Anecdotally, I have heard a lot of parents comment how easy their first baby was compared to their second, third, etc. Every child is an individual and they are hardwired to respond differently than their siblings. Upon learning I was pregnant again I wanted to mentally prepare for the fact I cut my parenting teeth on my first child and what worked for her may not work on the next baby. At my first ultrasound I learned I was pregnant with twins and everything went out the window! I felt like I was starting with a parenting clean slate because I really had no idea what was coming.
I figured if I could just get some sleep the first 3 months after they are born, we’ll be OK. As it turns out, I got more consistent sleep with the twins than I experienced with my singleton. I was just preparing for the worst. They were able to cycle through their daily routine of nursing, diaper change, playing, nursing again, and then sleeping, much more efficiently than my singleton and there were two of them!
READ: My Sleep Training Novella (to get your kid to sleep through the night)
I often hear, “Well you are lucky, you have easy kids.” I think there’s more to it than luck, it’s where I set my expectations and I look for the positive in every situation. I also try to tune in to what my kids needs are and what they are trying to communicate. Every baby has their own way of telling you what they want and what works for them. My oldest daughter could nap for hours in her swing, no problem. The twins had no interest in swinging for more than five minutes. What works for one will not work for all. As a mother to three individuals (albeit two are identical twins) I need to constantly remind myself they are their own people.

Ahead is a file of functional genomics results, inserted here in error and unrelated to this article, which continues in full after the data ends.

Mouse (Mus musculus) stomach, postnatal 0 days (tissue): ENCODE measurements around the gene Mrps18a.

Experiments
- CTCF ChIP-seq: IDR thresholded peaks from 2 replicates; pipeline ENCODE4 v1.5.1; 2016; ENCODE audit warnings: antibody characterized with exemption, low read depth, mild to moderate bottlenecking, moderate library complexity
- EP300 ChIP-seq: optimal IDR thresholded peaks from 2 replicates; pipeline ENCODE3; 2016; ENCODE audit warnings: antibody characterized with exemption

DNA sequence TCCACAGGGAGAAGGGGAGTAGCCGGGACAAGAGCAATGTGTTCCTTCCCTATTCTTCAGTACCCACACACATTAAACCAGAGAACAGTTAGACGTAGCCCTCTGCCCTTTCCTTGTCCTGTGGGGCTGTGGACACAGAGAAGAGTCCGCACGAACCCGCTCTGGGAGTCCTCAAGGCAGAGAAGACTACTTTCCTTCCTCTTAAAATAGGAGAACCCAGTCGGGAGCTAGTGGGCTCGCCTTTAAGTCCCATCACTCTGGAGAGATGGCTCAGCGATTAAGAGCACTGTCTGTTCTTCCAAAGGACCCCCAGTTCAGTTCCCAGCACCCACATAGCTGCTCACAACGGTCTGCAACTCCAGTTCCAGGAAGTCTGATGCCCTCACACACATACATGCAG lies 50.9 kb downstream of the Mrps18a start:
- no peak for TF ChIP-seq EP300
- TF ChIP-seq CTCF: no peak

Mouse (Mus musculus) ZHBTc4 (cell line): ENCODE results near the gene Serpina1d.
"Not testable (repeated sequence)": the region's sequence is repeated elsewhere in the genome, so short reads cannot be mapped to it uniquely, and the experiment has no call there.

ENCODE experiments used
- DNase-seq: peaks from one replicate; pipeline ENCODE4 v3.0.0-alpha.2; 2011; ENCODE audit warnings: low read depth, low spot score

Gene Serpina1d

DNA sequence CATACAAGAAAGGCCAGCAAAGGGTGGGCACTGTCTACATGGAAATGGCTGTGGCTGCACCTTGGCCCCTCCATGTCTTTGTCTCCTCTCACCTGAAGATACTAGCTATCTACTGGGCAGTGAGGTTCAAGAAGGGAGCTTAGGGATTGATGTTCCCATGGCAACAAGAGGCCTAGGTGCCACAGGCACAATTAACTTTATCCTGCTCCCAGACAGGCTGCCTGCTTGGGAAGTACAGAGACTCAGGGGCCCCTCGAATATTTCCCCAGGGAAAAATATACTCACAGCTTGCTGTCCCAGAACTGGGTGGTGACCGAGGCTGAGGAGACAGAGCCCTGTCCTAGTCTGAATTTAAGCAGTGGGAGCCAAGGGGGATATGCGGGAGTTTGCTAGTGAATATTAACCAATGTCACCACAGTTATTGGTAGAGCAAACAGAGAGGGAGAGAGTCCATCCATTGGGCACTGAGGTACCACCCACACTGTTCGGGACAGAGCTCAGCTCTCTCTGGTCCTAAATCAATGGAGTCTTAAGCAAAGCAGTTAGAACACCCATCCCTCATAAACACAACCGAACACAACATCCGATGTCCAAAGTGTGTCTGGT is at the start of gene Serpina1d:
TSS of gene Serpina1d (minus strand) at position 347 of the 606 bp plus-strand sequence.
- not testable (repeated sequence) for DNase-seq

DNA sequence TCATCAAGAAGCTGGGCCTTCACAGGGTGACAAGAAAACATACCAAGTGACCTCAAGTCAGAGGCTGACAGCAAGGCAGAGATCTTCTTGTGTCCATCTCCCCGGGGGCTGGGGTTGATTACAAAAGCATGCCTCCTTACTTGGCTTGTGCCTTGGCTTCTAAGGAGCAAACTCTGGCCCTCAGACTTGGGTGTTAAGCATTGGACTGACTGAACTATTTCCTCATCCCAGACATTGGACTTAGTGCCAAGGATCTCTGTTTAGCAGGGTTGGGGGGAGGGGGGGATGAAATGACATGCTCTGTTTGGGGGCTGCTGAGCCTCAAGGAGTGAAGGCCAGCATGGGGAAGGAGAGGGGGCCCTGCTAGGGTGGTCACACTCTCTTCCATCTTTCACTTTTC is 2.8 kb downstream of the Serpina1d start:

Despite being the mother of multiples and a 3-year-old, I have the reputation of being a really calm and minimalist mama. I have yet to experience the complete freak out moment where I think, “This is way harder than I ever anticipated. I don’t know how to do this. I don’t think I can do this.” I attribute this to the fact I keep my expectations realistic. I think, “What’s the worst that could happen?” For me, the worst is a diaper blow out/vomit (or both) and being unable to clean up the mess and change the baby. I can prepare for this by bringing my diaper bag stocked with diapers, wipes, and a change of clothes, but even then it may be hopeless. So the worst to me is an explosion of smelly waste which I cannot clean up right away, and come to think of it… it actually happened when my daughter puked on herself twice while strapped into her car seat when we were 7 hours from home, driving to visit my in-laws for Thanksgiving. There was no shoulder to pull off to and we were still 40 minutes from our destination, so we all suffered through the smell of vomit, except you would never guess my toddler felt ill because she was happy as a lark after puking her guts out. I was pregnant with my twins and incredibly nauseous and sensitive to smell (so I breathed through a bag the last 40 minutes of the drive). It was gross, but we survived (however, the car seat did not, it had to be trashed). I am actually thankful we were only 40 minutes away instead of having hours left in the drive (silver-lining)!